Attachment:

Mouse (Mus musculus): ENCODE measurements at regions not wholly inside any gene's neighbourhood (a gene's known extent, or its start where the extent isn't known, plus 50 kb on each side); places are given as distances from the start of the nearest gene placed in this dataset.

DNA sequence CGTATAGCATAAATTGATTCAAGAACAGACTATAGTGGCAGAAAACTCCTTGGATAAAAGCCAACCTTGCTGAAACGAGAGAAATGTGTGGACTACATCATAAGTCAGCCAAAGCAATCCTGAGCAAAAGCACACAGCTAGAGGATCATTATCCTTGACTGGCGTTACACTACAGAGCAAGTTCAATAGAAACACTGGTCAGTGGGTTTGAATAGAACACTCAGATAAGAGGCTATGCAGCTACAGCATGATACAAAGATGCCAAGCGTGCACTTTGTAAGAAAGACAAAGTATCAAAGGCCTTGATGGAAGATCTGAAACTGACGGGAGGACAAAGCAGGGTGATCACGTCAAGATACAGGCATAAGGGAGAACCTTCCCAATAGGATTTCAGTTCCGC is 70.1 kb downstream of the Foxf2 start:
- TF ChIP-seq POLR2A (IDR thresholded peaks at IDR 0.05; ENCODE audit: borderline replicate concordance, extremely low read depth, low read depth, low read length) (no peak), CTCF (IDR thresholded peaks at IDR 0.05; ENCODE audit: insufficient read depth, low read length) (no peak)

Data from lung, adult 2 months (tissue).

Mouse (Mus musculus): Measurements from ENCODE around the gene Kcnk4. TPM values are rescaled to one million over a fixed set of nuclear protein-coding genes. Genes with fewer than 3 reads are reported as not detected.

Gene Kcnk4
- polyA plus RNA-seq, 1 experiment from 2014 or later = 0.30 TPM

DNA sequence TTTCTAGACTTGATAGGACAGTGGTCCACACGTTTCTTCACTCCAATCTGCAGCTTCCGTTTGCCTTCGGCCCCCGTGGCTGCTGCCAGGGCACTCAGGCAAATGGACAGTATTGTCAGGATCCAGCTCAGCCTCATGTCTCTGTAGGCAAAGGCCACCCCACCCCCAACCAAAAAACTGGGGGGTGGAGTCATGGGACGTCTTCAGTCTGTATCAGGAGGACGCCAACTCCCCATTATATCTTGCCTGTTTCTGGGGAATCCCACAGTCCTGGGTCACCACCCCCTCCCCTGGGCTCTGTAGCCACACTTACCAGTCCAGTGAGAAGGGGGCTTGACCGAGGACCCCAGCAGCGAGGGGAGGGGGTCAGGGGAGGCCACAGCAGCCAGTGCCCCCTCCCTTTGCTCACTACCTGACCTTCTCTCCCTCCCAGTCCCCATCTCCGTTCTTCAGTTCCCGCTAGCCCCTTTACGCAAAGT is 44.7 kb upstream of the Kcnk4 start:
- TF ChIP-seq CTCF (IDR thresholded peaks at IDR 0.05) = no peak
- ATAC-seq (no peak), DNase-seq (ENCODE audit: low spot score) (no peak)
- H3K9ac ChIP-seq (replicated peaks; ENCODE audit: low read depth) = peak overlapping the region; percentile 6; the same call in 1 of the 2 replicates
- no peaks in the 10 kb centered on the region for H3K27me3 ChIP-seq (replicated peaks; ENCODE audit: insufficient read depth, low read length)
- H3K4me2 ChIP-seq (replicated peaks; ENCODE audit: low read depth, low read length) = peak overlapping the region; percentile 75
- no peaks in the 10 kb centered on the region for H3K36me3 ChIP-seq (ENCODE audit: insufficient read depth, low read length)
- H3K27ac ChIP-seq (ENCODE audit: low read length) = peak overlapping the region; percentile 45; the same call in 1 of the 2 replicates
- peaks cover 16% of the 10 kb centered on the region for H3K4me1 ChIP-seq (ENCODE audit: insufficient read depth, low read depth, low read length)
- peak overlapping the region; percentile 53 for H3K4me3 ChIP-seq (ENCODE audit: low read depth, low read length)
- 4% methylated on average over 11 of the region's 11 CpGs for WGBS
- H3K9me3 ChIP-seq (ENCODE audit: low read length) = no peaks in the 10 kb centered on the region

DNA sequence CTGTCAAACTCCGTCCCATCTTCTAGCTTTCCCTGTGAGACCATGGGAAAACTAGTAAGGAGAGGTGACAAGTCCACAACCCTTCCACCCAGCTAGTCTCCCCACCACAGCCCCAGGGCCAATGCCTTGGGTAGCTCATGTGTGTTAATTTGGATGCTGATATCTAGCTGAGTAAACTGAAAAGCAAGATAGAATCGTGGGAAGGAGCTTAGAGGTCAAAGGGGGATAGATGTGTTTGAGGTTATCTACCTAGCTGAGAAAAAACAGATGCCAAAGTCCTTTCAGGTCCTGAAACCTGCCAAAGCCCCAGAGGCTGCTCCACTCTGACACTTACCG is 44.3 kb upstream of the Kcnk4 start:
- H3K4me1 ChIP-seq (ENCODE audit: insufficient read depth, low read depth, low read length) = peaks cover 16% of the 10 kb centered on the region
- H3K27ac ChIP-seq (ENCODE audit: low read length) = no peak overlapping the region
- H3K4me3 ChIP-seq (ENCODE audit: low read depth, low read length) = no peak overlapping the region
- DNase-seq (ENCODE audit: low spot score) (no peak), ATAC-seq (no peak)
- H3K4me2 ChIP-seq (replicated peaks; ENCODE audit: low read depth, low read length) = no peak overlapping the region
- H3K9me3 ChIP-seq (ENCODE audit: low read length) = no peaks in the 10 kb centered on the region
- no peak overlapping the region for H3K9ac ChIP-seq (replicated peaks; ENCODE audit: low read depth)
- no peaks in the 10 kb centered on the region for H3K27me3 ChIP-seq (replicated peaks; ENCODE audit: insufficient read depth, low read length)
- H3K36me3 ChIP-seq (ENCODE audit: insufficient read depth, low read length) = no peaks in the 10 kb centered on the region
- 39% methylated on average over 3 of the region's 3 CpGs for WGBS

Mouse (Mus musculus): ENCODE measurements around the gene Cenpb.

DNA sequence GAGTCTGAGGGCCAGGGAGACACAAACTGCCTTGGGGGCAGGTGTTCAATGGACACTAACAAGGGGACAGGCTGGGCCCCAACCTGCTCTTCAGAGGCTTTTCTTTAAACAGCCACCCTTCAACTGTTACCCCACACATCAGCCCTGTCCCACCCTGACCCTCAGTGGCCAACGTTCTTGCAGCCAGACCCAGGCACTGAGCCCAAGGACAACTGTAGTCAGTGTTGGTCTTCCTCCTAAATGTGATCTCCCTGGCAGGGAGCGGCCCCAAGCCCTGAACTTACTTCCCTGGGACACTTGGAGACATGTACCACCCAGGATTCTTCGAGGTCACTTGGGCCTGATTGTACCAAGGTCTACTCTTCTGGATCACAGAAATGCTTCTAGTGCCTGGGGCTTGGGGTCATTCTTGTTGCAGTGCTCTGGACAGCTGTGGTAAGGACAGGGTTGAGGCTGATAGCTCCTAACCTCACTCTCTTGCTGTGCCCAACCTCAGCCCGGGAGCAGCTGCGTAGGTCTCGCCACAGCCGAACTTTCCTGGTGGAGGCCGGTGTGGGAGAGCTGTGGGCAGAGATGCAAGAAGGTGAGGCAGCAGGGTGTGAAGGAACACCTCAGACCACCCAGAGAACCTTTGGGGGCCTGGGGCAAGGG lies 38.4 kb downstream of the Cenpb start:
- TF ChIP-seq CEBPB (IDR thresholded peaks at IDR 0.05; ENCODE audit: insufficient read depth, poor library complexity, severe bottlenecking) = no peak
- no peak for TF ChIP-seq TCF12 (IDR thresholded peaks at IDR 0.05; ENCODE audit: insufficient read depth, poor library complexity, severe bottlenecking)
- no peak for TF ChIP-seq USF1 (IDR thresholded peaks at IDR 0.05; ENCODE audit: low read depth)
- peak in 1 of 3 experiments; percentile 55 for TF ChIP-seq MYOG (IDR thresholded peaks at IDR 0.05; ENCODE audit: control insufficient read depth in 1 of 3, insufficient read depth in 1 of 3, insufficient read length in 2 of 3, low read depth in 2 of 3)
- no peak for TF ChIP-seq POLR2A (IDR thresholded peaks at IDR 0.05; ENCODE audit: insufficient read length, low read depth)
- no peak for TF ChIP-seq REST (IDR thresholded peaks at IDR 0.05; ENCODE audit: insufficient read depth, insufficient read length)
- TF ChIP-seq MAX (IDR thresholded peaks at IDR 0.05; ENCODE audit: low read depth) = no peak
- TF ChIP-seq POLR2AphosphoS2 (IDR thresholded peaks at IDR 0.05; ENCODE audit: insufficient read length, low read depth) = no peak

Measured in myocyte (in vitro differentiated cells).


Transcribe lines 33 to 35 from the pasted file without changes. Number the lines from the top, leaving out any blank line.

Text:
- TF ChIP-seq CEBPB (IDR thresholded peaks at IDR 0.05; ENCODE audit: insufficient read depth, poor library complexity, severe bottlenecking) = no peak
- no peak for TF ChIP-seq TCF12 (IDR thresholded peaks at IDR 0.05; ENCODE audit: insufficient read depth, poor library complexity, severe bottlenecking)
- no peak for TF ChIP-seq USF1 (IDR thresholded peaks at IDR 0.05; ENCODE audit: low read depth)